Alarmingly Strange Stories
 

Strings Attached
by
Cyndi Kirkpatrick


Moving away once the spasms began to fade, she kneeled beside him, cradling his head in her hands, looking again into his face. He seemed to be asleep already, satiated, his expression happy and relaxed. She wanted to tell him to run but there was no time and she could not speak now. Her grip tightened and with a strength she should not have had, she gave a quick twist that resulted in the sickening crack of his neck breaking.The worst time had been when she had first learned the nature of her curse, when she found what she had to do her mates. She hadn't fought it then, because she hadn't known it was going to happen. She didn't fight it this time because it had been thousands of years, and never once had the killer impulse failed to dictate her actions, no matter what her efforts to resist. She had offended the gods and now she was what they had doomed her to be.

She dragged him to the bathroom on the soiled sheet, put them in the tub, turned the shower on to clean it all. She would wash herself later. She gathered his clothes and put them in a large wooden packing crate that was still open and empty. Then she went into her bedroom and quietly began folding the thousands of mutedly iridescent cloths of her bed, each woven for a lover and his child. Already she could feel the skin over her abdomen tightening as her fertilized egg grew. She briefly thought of suicide but all her attempts had been useless so far, so she didn't consider it seriously. Dying was easy enough, she did that as simply as anyone did. It was staying dead that was impossible. She always awoke after a dreamless sleep, curled up in her silken pillows, happy and content. That lasted for a few seconds but then she would remember what she was and why, and the inevitable horror would settle over her again.

She laid her egg as the sun rose. By then she had tenderly dried her lover of the night before and wrapped him tightly in her threads, taking care that the neat package she made was watertight. She put it into the open crate, along with his clothing, and sealed it shut. She would return to it a few days later but now she didn't have to think about that. She put her egg on the floor where the morning sun fell, letting the shell harden in the daylight, then wrapped it in the white casing she had woven for it days before, when she knew she was going to breed. Sometimes she killed her offspring right away. Doing that should have been harder than it was. This time as too often, she could feel pity for the child within it, pity for the dead father, pity for herself, so she didn't harm it. She put it in a soft carrying bag and put it to warm on the windowsill.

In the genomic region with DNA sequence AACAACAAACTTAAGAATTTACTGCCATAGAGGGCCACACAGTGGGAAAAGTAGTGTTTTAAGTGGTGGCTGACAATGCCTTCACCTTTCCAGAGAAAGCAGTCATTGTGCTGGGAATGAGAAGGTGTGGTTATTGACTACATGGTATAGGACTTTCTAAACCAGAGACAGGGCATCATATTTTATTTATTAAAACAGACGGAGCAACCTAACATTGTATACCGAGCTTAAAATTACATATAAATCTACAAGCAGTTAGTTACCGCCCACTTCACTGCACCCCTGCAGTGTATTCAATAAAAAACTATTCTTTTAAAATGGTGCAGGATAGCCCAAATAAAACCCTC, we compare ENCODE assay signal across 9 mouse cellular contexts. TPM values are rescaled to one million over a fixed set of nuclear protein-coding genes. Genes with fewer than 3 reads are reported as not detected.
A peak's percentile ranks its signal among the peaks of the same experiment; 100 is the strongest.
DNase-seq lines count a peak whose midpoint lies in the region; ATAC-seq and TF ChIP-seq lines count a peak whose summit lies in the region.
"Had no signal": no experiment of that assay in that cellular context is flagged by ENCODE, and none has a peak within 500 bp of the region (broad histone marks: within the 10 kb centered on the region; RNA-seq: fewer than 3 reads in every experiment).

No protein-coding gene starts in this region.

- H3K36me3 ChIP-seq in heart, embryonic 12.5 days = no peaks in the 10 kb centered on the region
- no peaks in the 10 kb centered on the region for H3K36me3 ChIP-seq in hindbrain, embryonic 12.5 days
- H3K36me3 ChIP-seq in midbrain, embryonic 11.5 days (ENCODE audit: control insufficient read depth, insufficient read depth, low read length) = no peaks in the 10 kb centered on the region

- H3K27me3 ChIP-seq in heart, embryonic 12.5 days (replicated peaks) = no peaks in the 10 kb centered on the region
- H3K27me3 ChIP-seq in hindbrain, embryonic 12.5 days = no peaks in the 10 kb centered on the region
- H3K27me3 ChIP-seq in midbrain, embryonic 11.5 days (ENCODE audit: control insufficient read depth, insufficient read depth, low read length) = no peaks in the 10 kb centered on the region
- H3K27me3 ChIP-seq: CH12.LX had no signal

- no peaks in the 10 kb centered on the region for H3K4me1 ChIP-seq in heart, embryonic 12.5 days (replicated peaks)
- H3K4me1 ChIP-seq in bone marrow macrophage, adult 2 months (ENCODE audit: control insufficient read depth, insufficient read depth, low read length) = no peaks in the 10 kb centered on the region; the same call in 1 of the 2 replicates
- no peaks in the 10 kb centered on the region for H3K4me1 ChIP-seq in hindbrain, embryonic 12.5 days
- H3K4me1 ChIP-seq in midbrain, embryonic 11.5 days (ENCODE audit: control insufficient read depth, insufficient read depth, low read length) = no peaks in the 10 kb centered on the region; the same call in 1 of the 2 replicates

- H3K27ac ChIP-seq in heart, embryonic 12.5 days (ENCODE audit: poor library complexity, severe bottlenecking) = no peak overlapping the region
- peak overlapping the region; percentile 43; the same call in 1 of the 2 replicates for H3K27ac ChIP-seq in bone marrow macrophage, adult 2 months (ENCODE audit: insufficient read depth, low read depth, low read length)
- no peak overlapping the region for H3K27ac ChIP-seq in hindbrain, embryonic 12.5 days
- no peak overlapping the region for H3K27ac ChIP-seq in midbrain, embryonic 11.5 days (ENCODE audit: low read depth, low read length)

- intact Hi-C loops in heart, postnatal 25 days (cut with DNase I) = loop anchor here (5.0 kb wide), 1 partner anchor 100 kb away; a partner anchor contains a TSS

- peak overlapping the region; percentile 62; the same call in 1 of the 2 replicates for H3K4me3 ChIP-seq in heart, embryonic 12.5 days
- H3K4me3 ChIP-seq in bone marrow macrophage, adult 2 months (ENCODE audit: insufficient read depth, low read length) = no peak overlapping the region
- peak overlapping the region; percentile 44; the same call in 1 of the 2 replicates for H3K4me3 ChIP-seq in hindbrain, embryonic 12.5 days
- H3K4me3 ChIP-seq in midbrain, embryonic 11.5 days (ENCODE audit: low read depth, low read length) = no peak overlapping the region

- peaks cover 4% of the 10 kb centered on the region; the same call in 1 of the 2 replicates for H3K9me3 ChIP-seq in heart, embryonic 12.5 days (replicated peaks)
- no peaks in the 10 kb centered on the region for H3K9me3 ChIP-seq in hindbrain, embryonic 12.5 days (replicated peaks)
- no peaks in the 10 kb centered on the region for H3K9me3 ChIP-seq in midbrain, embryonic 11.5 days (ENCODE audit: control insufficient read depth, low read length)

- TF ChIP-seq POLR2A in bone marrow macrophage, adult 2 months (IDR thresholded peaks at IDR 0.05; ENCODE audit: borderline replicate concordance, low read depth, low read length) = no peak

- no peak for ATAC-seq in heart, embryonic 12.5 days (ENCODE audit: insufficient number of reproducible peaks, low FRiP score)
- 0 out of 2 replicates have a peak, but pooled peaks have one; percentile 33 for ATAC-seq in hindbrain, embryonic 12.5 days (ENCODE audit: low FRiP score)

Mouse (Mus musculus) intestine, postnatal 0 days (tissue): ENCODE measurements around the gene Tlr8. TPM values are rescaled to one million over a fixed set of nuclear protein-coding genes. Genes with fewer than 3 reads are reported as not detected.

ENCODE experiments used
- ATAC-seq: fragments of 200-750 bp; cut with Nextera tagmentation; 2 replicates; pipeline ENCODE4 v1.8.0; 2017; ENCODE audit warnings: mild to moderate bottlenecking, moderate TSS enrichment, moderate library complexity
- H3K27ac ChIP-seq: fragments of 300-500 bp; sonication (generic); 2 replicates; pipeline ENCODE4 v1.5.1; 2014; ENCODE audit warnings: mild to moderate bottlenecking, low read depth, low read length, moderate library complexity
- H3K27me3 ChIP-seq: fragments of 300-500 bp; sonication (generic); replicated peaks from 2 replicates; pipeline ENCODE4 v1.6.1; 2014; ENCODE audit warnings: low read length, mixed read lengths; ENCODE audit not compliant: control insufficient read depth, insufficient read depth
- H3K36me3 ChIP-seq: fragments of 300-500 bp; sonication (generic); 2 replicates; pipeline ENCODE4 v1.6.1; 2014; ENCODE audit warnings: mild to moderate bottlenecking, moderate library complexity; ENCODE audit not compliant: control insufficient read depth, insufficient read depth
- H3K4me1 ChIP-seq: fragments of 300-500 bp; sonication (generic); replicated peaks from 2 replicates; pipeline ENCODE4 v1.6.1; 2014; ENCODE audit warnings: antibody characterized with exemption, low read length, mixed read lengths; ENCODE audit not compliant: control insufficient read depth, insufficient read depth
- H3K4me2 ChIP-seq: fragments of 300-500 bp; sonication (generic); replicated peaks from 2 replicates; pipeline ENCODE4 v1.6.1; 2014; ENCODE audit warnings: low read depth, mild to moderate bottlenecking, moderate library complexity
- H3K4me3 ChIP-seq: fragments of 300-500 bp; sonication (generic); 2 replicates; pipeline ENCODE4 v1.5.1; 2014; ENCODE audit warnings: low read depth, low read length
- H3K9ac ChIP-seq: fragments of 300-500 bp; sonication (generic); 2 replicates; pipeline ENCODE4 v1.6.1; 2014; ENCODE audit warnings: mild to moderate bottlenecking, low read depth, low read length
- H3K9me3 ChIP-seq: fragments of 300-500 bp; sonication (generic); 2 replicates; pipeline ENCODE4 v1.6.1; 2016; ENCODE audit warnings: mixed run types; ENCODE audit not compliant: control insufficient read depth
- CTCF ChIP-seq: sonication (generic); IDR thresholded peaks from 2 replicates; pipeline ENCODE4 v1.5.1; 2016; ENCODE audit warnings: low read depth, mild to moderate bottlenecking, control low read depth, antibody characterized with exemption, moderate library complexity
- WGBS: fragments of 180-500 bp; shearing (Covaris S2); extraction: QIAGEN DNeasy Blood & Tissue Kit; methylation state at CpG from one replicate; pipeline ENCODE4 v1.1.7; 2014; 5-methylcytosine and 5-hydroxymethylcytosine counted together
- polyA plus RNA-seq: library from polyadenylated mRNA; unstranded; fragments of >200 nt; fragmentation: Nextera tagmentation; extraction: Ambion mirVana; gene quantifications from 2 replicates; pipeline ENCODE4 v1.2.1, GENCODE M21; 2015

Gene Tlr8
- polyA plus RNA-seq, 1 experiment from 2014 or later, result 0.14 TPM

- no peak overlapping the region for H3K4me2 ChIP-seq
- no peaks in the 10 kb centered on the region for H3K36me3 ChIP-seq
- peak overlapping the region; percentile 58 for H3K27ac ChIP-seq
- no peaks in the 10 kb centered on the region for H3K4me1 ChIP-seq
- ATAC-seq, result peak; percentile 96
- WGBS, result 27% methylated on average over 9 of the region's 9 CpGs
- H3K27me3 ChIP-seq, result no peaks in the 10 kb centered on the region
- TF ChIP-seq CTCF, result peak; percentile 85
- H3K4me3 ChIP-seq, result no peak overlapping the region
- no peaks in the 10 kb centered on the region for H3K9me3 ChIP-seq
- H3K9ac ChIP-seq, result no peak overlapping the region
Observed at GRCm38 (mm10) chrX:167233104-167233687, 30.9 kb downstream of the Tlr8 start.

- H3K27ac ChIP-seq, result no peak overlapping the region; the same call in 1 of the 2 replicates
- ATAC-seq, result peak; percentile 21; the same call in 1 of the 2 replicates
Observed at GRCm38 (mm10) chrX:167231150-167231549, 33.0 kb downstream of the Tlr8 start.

She had tried raising the first few of her children, not because she felt any desire to do so but because she thought she should. It was impossible. Each one hatched and at first looked like the sweetest little baby, the most darling little baby. She had been shocked when the first one bit her. She soon found they always arrived complete with sharp little fingernails and sharp little teeth, able to awkwardly scramble across the floor in a crawl that was much faster than it looked, good at climbing and escaping from closed rooms through small, unexpected exits. There was never any milk for them and no wonder, they came into the world wanting meat.

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